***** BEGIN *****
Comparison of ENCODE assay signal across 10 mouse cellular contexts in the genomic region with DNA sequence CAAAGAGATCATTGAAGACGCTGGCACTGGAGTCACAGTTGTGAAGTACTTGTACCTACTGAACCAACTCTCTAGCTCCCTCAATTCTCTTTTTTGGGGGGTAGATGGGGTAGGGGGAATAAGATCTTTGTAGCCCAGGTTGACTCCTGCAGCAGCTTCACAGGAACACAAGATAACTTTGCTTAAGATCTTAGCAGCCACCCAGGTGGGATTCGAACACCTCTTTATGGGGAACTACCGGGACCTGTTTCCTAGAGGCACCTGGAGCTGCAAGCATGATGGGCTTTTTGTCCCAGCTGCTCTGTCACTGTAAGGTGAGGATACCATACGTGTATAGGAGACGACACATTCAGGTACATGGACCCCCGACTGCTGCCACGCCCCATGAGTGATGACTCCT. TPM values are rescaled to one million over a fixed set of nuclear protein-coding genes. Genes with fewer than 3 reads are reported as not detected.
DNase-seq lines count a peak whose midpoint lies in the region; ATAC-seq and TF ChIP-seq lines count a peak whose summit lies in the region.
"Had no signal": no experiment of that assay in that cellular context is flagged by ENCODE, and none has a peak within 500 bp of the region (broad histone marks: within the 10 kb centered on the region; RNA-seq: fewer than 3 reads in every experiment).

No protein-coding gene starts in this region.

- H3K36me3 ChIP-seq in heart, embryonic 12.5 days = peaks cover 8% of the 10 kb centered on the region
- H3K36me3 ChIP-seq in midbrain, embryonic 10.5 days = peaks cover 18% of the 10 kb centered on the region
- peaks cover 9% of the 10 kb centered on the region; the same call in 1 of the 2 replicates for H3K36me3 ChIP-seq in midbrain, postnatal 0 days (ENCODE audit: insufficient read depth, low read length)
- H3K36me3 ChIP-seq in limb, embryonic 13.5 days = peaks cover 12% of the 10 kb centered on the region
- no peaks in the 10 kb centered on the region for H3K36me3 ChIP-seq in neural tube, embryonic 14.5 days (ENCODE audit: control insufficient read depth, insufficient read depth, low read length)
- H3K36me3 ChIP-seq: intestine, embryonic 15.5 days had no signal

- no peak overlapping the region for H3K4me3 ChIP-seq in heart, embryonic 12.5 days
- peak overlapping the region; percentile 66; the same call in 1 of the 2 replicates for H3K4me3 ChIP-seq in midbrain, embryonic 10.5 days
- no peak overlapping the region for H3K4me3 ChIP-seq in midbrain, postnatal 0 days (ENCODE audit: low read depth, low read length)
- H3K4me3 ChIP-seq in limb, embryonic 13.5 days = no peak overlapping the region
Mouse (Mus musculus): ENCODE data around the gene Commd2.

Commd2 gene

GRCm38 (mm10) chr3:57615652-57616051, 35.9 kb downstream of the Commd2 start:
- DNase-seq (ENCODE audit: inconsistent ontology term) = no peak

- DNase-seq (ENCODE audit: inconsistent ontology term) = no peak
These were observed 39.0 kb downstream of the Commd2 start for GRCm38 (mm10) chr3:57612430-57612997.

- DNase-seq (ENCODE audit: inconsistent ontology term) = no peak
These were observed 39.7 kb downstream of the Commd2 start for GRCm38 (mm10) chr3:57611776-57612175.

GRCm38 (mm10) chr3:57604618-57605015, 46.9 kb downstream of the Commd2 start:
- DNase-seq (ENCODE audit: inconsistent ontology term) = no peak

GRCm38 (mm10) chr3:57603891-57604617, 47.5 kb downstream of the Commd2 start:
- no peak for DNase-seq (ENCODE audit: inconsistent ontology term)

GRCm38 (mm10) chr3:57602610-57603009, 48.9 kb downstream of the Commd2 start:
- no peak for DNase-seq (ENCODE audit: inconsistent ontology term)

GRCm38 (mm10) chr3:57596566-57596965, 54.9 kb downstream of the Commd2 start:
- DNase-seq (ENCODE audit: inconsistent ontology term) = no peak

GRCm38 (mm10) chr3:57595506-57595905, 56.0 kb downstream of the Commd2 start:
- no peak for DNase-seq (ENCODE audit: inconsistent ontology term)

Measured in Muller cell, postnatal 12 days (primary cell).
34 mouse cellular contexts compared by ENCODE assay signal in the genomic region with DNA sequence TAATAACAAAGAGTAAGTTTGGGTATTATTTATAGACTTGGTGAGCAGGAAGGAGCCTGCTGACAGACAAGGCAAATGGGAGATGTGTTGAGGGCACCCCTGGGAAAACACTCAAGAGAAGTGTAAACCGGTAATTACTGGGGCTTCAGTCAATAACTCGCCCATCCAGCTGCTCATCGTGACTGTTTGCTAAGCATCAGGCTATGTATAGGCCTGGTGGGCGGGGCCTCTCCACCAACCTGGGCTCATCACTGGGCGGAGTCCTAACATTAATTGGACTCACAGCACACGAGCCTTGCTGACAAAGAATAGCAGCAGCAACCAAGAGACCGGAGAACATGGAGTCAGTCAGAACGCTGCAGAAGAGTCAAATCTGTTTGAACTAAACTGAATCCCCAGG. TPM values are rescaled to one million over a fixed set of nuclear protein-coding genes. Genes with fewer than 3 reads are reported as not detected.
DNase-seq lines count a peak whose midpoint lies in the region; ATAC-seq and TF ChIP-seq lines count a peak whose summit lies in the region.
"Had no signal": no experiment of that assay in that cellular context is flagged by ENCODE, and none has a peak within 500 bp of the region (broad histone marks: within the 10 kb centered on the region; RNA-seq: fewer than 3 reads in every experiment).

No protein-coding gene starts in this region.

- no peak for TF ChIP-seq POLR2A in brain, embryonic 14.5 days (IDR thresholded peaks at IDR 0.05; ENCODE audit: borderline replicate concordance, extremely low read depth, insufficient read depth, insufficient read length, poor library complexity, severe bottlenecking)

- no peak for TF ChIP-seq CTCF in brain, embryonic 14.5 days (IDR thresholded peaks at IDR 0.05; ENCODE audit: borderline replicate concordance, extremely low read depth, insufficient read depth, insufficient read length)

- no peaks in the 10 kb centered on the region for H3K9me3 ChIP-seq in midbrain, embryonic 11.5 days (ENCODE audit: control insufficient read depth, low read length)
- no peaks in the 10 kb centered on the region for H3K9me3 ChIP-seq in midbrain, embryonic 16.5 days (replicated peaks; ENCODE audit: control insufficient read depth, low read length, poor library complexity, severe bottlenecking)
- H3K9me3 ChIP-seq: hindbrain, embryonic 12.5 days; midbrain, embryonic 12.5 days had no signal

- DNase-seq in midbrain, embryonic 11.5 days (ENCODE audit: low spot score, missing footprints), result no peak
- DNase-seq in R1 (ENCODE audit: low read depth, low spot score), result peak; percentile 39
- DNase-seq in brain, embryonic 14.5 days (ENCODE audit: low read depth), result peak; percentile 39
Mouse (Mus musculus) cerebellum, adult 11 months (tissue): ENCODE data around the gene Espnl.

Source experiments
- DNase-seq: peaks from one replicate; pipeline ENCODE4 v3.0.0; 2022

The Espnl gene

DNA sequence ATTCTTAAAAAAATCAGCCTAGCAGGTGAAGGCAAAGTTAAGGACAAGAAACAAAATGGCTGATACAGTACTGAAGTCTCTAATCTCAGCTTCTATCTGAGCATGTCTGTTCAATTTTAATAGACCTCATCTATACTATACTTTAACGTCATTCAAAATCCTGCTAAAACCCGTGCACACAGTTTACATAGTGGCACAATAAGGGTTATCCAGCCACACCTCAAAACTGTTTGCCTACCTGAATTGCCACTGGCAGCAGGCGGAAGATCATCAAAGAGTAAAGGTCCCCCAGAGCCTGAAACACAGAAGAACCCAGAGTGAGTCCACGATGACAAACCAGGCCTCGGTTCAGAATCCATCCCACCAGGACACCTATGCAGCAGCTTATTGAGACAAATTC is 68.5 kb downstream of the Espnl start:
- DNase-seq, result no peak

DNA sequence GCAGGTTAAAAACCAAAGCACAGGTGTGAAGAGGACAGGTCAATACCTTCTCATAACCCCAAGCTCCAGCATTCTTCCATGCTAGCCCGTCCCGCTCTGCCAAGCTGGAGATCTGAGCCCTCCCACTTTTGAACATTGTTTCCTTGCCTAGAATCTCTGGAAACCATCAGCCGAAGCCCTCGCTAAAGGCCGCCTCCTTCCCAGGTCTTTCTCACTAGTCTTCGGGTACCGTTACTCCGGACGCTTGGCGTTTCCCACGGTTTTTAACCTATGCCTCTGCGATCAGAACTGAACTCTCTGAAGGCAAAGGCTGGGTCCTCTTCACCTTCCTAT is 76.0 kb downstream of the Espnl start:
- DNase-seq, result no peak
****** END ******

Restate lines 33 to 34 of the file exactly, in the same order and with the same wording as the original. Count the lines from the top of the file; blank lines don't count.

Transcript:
Measured in Muller cell, postnatal 12 days (primary cell).
34 mouse cellular contexts compared by ENCODE assay signal in the genomic region with DNA sequence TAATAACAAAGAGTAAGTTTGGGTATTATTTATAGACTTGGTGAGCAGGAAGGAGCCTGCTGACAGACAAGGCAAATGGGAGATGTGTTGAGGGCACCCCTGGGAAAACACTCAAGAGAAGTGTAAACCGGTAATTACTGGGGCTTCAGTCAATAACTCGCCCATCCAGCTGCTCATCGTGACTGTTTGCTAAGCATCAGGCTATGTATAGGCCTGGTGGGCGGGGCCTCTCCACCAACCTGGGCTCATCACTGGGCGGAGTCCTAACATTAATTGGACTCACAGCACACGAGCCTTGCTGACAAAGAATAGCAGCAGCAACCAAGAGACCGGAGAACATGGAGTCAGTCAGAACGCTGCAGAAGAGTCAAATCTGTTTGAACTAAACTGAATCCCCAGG. TPM values are rescaled to one million over a fixed set of nuclear protein-coding genes. Genes with fewer than 3 reads are reported as not detected.